I have talked more with Carlisle about the probability of your brother Johns [10]  setting up in London. he thinks there would be little chance of success. that the trade here is overstocked, & that to succeed many & xxx friends are necessary, & money enough to be able to wait for practise.

Poor Thomas had no partner. he managed all my Uncles church affairs, granting leases &c – which must now be put into the hands of a stranger, instead of a friend. the money which he had in his hands will of course be paid by his Executors – but God knows when – nor can I draw for it upon them.

Elmsley is just called to walk with me to Brixton – where this must go to the Postman. so perforce I conclude. We shall see you in a month – & I hope we sha may find Mrs D. well. I think she will be amused & interested with the progress of Amadis which is truly a delightful book.

God bless you.

yrs affectionately

Robert Southey.


Sunday April 18.

Notes

* Address: To/ Mr Danvers/ Kingsdown/ Bristol./ Single
Stamped: BATH
MS: British Library, Add MS 47890
Unpublished. BACK

[1] Mrs Keenan, née MacKinnon, wife of John Keenan (fl. c. 1780-1819), Irish portrait painter, whom Southey had met in Exeter in 1799. Keenan painted two portraits of Southey. BACK

[2] The subject of the ‘vignettte’ was the muniment room in St Mary Redcliffe, Bristol, where Thomas Chatterton had supposedly discovered manuscripts by the monk Thomas Rowley (c. 1400-1470). John King’s drawing was used for the engraving opposite the title page of The Works of Thomas Chatterton, 3 vols (London, 1803), II, unpaginated. It was entitled ‘Interior of the Room in Redcliff Church where Rowleys Manuscripts were Said to have been Deposited’. The youth, the scroll and King himself were all omitted from the final version. BACK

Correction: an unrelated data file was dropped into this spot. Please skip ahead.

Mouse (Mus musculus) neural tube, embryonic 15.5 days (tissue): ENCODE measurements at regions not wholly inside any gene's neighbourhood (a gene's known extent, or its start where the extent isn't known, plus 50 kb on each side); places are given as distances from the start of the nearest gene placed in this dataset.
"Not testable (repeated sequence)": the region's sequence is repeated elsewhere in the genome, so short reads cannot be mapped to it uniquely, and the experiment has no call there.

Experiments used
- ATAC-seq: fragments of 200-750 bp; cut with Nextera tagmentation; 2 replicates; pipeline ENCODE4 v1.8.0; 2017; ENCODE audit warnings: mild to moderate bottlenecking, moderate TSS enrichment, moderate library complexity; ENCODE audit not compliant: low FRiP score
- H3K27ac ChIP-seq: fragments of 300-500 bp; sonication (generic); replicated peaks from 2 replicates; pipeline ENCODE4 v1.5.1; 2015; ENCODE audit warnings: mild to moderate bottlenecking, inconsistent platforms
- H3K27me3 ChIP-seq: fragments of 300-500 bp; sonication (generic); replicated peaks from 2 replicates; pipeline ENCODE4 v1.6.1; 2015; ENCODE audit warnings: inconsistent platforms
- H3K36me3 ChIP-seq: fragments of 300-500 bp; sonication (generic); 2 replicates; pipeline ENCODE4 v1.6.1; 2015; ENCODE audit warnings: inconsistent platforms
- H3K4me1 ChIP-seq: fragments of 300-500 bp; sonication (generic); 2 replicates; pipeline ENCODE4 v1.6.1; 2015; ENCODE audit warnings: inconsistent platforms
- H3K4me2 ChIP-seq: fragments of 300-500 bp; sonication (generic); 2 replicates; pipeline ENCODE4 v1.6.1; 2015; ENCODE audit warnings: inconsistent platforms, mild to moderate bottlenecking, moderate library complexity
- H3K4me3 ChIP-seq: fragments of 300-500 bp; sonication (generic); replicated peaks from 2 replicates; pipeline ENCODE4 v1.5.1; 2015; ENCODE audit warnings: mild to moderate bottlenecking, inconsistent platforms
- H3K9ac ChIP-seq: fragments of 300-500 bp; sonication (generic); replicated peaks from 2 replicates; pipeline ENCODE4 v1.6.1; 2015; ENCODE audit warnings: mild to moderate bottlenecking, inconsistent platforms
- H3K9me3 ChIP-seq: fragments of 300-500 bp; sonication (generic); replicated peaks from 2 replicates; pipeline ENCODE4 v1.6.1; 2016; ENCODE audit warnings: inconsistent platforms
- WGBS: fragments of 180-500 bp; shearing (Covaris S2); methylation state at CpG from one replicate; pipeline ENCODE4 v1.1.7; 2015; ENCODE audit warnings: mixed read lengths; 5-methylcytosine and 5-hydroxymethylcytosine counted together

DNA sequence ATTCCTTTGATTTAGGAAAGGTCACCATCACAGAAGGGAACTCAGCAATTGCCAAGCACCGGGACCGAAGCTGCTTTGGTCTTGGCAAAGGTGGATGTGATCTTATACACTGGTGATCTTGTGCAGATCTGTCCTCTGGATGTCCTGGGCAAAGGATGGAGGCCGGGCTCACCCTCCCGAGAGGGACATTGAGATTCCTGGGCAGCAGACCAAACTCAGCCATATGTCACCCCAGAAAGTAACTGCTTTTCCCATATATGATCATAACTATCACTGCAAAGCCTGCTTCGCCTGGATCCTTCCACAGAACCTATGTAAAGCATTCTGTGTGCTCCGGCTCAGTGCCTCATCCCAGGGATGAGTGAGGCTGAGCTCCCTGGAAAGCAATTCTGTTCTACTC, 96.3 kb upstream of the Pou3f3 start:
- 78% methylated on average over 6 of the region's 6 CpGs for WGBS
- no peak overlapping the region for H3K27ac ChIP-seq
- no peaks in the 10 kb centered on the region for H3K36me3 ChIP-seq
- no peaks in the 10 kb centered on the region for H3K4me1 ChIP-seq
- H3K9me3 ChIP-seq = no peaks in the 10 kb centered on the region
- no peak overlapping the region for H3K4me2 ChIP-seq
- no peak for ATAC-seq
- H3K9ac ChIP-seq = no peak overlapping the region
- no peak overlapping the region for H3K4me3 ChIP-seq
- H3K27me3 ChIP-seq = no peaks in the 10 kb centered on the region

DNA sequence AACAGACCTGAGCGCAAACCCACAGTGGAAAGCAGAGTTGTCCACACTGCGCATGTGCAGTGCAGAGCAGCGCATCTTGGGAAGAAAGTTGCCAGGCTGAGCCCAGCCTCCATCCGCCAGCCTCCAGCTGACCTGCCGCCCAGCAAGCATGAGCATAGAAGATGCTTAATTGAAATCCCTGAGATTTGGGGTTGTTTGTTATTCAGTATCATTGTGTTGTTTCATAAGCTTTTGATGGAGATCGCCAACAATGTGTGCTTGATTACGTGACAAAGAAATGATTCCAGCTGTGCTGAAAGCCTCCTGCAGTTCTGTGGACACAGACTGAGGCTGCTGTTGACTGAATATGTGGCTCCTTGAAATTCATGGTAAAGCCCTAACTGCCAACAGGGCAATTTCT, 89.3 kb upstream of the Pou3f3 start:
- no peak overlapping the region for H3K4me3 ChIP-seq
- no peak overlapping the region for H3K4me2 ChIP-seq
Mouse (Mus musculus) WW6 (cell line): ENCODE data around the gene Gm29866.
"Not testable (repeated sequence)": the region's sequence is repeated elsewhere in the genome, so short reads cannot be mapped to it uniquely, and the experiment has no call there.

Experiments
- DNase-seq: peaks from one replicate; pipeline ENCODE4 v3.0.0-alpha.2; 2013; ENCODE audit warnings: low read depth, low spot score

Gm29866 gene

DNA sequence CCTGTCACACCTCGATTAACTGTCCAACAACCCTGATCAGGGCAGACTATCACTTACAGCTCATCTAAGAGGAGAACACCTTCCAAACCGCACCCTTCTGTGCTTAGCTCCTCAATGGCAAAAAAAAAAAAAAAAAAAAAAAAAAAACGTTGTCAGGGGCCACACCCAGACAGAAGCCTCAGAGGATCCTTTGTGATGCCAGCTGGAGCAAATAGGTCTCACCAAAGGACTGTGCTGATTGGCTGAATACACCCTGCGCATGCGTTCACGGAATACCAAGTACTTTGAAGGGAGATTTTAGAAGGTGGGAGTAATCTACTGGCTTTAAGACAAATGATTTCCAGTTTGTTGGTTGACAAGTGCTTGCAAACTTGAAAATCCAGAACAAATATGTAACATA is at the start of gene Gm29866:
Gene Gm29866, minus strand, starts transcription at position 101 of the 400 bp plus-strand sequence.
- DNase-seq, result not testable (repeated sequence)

[3] He could be connected to the J.A. Voullaire (first name and dates unknown), whose French translation of The Vicar of Wakefield was published in 1811. BACK

[4] Unidentified. BACK

[5] Burnett’s erstwhile employer, Charles (‘Citizen’) Stanhope, 3rd Earl Stanhope (1753-1816; DNB), eventually paid him £200, a year’s salary. BACK

[6] Southey’s translation of the romance Amadis of Gaul appeared in four volumes in 1803. BACK

[7] Louis Elizabeth de la Vergne de Broussin, Comte de Tressan (1705-1783), Traduction Libre d’Amadis de Gaule (1780). BACK

[8] Anthony Munday (c. 1560-1633; DNB), The Ancient, Famous and Honourable History of Amadis de Gaule (1589-1619). BACK

[9] Sales were good enough for Longman and Rees to commission and publish Southey’s translations of Palmerin of England (1807) and the Chronicle of the Cid (1808). BACK

[10] Probably the surgeon and apothecary, John Danvers (d. 1812), then of Woolwich, London, declared bankrupt in The National Register (3 July 1808), 426. BACK

Published @ RC

August 2011